“Off the record,” says the police officer in downtown Srinagar, as another round of kahwa and KrackJack biscuits arrive. He breaks into a smile, telling me that it is sometimes difficult being in uniform and being a son of the soil. It is the day after the India-Pakistan semifinal in Mohali—nothing seriously untoward has been reported in Srinagar, so there’s relief all around, and the curfew imposed the previous day has been lifted.
“You know these stone-pelters, these young boys, they start chanting things when they face the security forces. Funny things. But provocative.” He smiles again.
“We are on the side in uniform, with the CRPF. From the other side, they will sing ‘Bihari terisu-uu-rat! …aa-akthhooo!’ (Bihari, your sight I spit on!)”
Neither he, nor I, can help laugh—we forget for a moment that such a chant could be the prelude to a death from a teargas shell fired at a teenage head.
“In this situation, if the policemen (Kashmiris, mainly) laugh, the Central forces get angry. Obviously, they might react. There are so many things to control…”
Including laughter. I now understand the sign the CRPF has outside its camp next to Srinagar’s Sher-e-Kashmir Stadium, that spectacular ground surrounded by chinar trees, which has been in a state of constant repair for several years now. That sign starts with an instruction: ‘Don’t act funny…’
Malik Sajad’s cartoon in Greater Kashmir the day after the game—or the day of the ‘substantive talks’—had two crossed cricket bats labelled ‘India’ and ‘Pakistan’, and a skull rendered as a ball, labelled ‘Kashmir’.
Sajad said his cartoons are about Kashmir “carrying the burden of bitterness” between India and Pakistan.
Sajad is 23. He started drawing political cartoons at about the same age as boys start pelting stones these days—13 or 14. He got his break when he drew for the Sunday children’s supplements, stuff that was totally inappropriate. “They expected me to draw Mickey Mouse.” Instead, he dished out a visual on the robbery of Kashmir’s water and power.
At Kashmir’s largest circulated paper, they said his stuff belonged on the hard editorial pages.
“When you grow up with it, you know it,” says Sajad when I ask him whether he was mature enough to be a political cartoonist at the age of 14.
To those in downtown Srinagar, this is lived experience. Last year’s agitation started after a series of teen deaths at the hands of security forces. There was Wamiq Farooq (13) and Tufail Mattoo (17), and countless others who had died or disappeared. In Kashmir’s politics, there is neither an age when you retire, nor one when you can join.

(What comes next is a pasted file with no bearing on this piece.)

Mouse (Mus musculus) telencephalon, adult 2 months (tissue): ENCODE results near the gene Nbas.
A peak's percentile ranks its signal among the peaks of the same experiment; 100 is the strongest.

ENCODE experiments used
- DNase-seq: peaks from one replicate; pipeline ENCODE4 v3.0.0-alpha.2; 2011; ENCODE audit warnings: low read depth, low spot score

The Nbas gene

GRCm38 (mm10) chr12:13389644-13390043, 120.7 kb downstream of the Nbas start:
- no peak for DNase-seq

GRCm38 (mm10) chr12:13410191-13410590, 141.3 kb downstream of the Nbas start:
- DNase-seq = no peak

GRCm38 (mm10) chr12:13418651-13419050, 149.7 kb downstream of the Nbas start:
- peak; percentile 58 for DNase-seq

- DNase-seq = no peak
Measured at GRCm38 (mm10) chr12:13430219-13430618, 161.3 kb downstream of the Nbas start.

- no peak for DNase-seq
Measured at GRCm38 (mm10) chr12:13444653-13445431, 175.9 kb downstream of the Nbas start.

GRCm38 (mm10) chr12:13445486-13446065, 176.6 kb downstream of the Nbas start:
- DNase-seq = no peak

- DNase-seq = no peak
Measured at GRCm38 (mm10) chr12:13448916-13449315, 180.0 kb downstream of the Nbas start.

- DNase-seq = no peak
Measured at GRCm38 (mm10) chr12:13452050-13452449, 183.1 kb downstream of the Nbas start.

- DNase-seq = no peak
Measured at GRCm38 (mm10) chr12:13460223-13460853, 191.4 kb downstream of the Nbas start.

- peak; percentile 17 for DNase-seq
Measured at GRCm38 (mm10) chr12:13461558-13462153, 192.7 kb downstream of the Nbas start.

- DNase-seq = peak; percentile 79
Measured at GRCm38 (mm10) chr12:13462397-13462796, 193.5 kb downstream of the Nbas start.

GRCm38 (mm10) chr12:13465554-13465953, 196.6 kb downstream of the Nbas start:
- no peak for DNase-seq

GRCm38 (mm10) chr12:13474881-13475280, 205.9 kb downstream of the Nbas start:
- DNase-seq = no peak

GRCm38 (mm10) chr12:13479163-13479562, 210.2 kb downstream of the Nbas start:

My conversation with the policeman struck a serious note. He said the department had summoned about 150 ‘known stone-pelters’ a couple of months
ago. “They all turned up, in fact we could not accommodate all of them. Many of them thought they had been called for job interviews.”
This was a focus-group type exercise, alarmingly similar to what NGOs were doing in that area: giving young people the opportunity to discuss aspirations, problems; suggest solutions. I saw these neatly recorded on white flip charts. They want jobs. Social clubs. They want to take care of their parents. They want fewer uniforms on the streets—and fewer drug peddlers.
And somehow, the police, they think, can help. It has become the buffer force—taking responsibilities in areas well beyond law-and-order. The guys who get the jokes, but try not to laugh out loud.
Now that the semifinal was done and life had returned to ‘normal’, I headed back to Nawabazar. At Tasaduq Zargar’s electronic repairs shop, where I had watched the game with his passionate, profane friends. I found only the regulars. Tasaduq had also removed the refrigerator he had brought to the front of his shop to mount a TV for his roadside audience of cricket fans. It wouldn’t be required for an India-Sri Lanka final.
The previous day, they had flipped roles and asked me the questions. Whom did I support? Today, I ask them, “Why Pakistan?” “What do you gain?”
Wasim, a 19-year-old, says slightly naïvely that it’s because they are Muslim. What Muslims the Indian team has, it doesn’t treat well. Look at how the Pathans [brothers Irfan and Yusuf] were dropped, or Mohammad Kaif. And, of course, Kashmiri Muslims aren’t allowed anywhere near the squad.
Someone disagrees, says everyone forges his own future. A quarrel begins, ending with one man calling another an “Indian mule”.
The arguments are not particularly thought-through. But a J&K Premier League is in place. What if, I thought, an India captain with the right name emerged from it? How unanimous or divided would the referendum that an India-Pakistan game inevitably is in the Valley turn out under him?